Senior Profile / Jesse Israel Exilus: A Focus on International, Immigration Law

Issue Date: 
May 2, 2016

For his Haitian-born parents and others trying to navigate U.S. immigration laws, young Jesse Israel Exilus was an invaluable resource. He was among the first generation of his family to be born in the United States and to grow up here.  And, he served as a cultural ambassador, of sorts, to those around him.

“My family would usually rely on me to help them understand their immigration documents, general contracts, or even a cookbook,” says Exilus.

Jesse Israel ExilusIn particular, he recalls the challenges of his parents’ naturalization process, which took years to complete. “It always seemed difficult for them culturally and linguistically,” says Exilus, a Miami native. “I would see them get frustrated if they didn’t understand a particular form or if they couldn’t understand how the process worked. As I would help my family more, their friends would ask me to assist them.”

Those experiences, he says, pushed him to learn more about immigration law—a lot more. “As I got older, I learned about the legal field, and it really appealed to me how much a lawyer can help those in need.”

Exilus, now age 28, will graduate May 8 from the University of Pittsburgh School of Law. His volunteering and work portfolios have been full. He served a year as president of the Black Law Students Association, along with a stint on the law school’s Student Moot Court Board. He held a summer internship at PPG Industries, worked at Pitt’s Immigration Clinic, assisted with the annual Derrick Bell Community Legal Clinic, and for the past year has been a certified legal intern at Pittsburgh’s Neighborhood Legal Services Association.

“It’s really been enriching,” he says, adding that Pitt has equipped him well for a successful legal career.

Kevin Deasy, the law school’s associate dean of students, predicts “really big things” for Exilus, whom he taught in two upper-level writing classes. The student was also part of Pitt’s winning team in a client-counseling competition that made it to the regional semifinals in Michigan. 

Deasy says that Exilus’ exceptional interpersonal and communication skills and impressive work ethic will serve him well as an attorney.

“He’s a very talented young man, and he really stood out in his ability to work with clients and to make them feel comfortable. He gathers the right information and provides salient feedback. He’s good at getting to the heart of the matter and making people feel comfortable talking with him, even about difficult subjects.”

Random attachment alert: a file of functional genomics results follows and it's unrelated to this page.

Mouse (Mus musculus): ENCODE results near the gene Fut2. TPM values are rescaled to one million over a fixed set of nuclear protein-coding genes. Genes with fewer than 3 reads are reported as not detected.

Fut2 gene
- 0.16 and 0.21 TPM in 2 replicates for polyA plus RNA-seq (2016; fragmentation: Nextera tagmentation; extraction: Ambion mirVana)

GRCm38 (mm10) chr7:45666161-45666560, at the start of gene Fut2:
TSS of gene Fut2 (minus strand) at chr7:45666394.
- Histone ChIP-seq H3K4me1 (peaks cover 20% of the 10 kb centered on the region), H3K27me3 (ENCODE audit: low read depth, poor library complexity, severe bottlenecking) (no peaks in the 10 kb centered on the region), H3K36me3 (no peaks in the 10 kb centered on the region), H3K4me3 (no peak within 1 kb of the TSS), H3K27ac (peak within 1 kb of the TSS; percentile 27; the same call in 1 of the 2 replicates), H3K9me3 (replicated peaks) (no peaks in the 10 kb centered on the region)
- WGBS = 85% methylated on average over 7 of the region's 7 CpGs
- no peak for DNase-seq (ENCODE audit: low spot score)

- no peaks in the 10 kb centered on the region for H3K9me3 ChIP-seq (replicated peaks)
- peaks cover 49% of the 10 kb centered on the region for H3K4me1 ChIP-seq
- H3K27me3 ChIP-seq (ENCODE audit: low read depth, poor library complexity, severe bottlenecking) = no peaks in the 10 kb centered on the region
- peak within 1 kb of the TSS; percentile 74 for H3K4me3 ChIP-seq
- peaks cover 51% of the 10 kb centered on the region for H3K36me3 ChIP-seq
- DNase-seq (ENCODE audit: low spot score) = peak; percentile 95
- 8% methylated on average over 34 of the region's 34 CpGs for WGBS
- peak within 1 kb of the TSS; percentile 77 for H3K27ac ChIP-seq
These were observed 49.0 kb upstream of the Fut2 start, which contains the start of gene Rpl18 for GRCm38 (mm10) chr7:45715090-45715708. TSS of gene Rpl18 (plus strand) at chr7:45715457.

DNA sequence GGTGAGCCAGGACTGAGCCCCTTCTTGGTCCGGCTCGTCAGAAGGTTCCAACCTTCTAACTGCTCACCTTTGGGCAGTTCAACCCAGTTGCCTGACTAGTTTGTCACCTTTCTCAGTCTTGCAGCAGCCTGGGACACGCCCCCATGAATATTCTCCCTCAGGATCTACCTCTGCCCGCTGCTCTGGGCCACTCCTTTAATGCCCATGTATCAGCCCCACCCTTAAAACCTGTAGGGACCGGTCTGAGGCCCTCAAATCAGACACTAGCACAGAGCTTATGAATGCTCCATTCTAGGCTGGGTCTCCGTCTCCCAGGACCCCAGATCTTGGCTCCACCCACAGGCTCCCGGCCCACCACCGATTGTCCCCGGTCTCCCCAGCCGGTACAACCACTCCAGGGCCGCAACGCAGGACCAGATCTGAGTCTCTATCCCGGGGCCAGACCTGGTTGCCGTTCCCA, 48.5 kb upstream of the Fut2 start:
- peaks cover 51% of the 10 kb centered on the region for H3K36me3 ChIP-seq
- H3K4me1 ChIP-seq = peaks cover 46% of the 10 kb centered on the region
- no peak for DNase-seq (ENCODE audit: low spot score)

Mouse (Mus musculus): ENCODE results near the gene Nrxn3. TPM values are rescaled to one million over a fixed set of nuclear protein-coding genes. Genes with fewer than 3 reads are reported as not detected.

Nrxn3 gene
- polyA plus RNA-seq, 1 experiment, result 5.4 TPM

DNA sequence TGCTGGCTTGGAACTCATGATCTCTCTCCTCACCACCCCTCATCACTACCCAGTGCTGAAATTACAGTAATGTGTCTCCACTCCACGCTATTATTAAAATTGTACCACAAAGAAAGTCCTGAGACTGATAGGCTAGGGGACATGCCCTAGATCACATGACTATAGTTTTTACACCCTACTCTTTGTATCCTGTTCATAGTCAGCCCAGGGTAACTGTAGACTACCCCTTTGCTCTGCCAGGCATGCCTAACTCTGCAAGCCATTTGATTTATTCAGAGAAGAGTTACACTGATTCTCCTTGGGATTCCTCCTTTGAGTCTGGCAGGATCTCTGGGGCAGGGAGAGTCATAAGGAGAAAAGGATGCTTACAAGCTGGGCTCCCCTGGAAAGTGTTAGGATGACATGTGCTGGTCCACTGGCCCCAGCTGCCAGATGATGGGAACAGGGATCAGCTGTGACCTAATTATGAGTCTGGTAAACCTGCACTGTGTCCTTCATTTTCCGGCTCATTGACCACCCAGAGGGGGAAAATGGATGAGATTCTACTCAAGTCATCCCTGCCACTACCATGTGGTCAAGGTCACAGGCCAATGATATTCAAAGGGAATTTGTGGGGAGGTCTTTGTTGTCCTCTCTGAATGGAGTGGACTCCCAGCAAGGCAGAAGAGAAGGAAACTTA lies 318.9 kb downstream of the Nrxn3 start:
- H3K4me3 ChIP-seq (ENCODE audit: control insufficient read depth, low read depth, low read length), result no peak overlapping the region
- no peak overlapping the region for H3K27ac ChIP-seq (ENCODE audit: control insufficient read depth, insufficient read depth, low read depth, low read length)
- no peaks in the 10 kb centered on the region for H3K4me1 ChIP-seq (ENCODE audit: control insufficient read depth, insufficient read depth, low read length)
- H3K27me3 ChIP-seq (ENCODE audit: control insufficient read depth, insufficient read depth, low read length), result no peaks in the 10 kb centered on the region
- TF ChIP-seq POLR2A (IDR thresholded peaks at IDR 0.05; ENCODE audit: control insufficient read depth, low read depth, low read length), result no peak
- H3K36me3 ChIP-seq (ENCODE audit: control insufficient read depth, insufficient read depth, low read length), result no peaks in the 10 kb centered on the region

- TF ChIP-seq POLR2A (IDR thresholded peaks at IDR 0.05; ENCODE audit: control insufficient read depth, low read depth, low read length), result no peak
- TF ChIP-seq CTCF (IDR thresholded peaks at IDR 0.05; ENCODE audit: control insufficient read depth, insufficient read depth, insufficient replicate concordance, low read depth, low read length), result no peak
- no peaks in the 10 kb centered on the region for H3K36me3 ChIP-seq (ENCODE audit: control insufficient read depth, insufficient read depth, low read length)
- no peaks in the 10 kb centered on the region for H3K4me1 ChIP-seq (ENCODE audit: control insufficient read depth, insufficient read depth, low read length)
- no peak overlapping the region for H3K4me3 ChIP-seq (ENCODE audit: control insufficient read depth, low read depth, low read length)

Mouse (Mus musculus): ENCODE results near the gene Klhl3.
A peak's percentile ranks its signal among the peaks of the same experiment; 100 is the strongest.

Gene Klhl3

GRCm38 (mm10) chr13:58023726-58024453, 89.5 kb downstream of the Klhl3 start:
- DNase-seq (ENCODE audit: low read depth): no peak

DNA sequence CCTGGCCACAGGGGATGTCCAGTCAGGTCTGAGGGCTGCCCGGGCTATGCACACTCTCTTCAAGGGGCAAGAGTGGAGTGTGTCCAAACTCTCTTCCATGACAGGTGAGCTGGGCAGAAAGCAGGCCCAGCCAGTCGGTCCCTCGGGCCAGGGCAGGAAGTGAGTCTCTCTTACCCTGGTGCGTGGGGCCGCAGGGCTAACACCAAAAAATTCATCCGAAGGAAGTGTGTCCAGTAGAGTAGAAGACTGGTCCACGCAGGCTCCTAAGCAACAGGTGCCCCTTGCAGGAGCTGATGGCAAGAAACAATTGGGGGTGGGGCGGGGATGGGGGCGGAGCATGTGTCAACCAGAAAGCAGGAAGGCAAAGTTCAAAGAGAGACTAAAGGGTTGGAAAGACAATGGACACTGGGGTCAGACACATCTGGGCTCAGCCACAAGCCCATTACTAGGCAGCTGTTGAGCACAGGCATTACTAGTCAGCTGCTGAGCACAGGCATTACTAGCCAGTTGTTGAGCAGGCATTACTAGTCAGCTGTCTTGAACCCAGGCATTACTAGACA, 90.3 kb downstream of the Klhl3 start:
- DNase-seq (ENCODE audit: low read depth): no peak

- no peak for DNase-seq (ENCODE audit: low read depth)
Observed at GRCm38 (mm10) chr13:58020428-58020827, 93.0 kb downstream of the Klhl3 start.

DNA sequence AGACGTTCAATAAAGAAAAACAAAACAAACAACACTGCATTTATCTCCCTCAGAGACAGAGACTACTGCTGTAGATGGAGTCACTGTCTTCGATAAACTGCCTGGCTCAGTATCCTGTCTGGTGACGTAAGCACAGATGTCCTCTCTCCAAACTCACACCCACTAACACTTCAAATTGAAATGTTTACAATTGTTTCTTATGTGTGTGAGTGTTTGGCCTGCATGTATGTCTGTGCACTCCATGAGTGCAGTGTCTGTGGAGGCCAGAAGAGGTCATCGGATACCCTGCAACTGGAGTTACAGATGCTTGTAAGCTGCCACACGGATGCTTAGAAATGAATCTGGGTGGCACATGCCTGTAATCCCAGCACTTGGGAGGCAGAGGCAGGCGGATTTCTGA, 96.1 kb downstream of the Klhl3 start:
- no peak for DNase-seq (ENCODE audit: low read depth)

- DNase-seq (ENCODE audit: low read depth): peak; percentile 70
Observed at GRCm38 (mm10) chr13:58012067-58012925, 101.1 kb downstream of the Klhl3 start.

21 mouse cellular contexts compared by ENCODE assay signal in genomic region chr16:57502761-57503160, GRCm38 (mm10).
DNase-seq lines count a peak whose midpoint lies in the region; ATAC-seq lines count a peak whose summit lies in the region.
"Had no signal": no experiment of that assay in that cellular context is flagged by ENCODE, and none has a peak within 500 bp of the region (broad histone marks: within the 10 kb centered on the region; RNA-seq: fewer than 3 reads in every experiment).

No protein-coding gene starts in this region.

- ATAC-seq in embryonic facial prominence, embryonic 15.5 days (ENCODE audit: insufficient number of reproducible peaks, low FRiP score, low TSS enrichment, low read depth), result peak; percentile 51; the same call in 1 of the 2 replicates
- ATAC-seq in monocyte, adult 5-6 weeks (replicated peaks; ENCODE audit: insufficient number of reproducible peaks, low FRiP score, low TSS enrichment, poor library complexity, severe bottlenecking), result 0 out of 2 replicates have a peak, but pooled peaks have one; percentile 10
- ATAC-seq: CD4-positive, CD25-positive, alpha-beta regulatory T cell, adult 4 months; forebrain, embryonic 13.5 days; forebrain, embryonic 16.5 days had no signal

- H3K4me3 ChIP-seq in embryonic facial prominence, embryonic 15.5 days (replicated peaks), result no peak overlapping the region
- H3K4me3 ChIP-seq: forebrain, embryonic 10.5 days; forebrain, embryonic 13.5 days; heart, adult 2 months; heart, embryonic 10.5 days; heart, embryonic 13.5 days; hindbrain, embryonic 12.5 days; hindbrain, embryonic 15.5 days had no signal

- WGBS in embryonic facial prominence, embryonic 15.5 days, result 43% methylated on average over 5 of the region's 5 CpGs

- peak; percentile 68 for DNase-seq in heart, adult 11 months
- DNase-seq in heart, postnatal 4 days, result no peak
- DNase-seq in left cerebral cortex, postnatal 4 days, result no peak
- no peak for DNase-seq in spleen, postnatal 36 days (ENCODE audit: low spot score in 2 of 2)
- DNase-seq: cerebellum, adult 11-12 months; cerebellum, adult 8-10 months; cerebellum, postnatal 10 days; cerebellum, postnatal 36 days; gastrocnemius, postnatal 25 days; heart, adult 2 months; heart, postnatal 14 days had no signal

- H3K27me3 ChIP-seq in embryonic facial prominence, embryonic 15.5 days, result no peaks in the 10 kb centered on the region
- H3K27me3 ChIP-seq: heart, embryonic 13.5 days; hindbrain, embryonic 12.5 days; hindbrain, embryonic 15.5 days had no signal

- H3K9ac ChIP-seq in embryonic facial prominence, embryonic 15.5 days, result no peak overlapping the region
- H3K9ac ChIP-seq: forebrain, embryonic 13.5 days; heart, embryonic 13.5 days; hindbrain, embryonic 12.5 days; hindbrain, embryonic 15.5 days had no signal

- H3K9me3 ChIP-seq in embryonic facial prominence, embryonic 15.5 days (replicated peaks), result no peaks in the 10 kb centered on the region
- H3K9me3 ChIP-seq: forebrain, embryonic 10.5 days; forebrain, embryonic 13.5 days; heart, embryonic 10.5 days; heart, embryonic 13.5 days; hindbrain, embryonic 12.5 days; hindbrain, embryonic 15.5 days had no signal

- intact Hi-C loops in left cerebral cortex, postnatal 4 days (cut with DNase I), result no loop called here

After graduating next week, Exilus will begin studying for the Pennsylvania bar exam. He expects to practice immigration or commercial law in Pittsburgh.

His interest in international law, he says, was sparked not only by his family’s experiences but also by a love of international issues and exploring other cultures. He holds a bachelor’s degree in multinational business from Florida State University and a master’s degree in international business from Florida International University. As an undergraduate minoring in French, he studied language at the Institut Catholique in Paris, France, as an exchange student in 2009. He also has traveled extensively, including in Haiti, India, and the Netherlands. 

“I was pushed out of my comfort zone in a unique way each time,” he says. “Traveling abroad taught me to respect other cultures and allowed me to build skill in navigating cultural differences when interacting with others.”

It also helped Exilus understand why international law can be very complex.

“As an American student traveling abroad, I came to see how each country has a different mind-set—and that leads to different laws and different interpretations. I know that when dealing with a client from another country, I have to take their country’s law, culture, and socioeconomic conditions into account to fully understand their perspective.”

All of these experiences informed Exilus’ Pitt law studies. In particular, he says, his time at the School of Law’s Immigration Clinic was “really interesting and invigorating,” as he helped individuals on the path to U.S. citizenship. “When I am at the clinic and talk to clients, they remind me of why I chose to be a lawyer in the first place.”

It’s no surprise, then, that—while Exilus is grateful for a strong legal education—he says he will most remember the relationships he cultivated at Pitt.

 “I have been very fortunate to create so many friendships through class, student organizations, and work,” he says. “I can honestly say that I would not have been able to survive law school without my friends. Whether it was to complain about coursework, deal with personal issues, or try out new restaurants, my friends have been there for me. I’m sure the memories will last a lifetime.”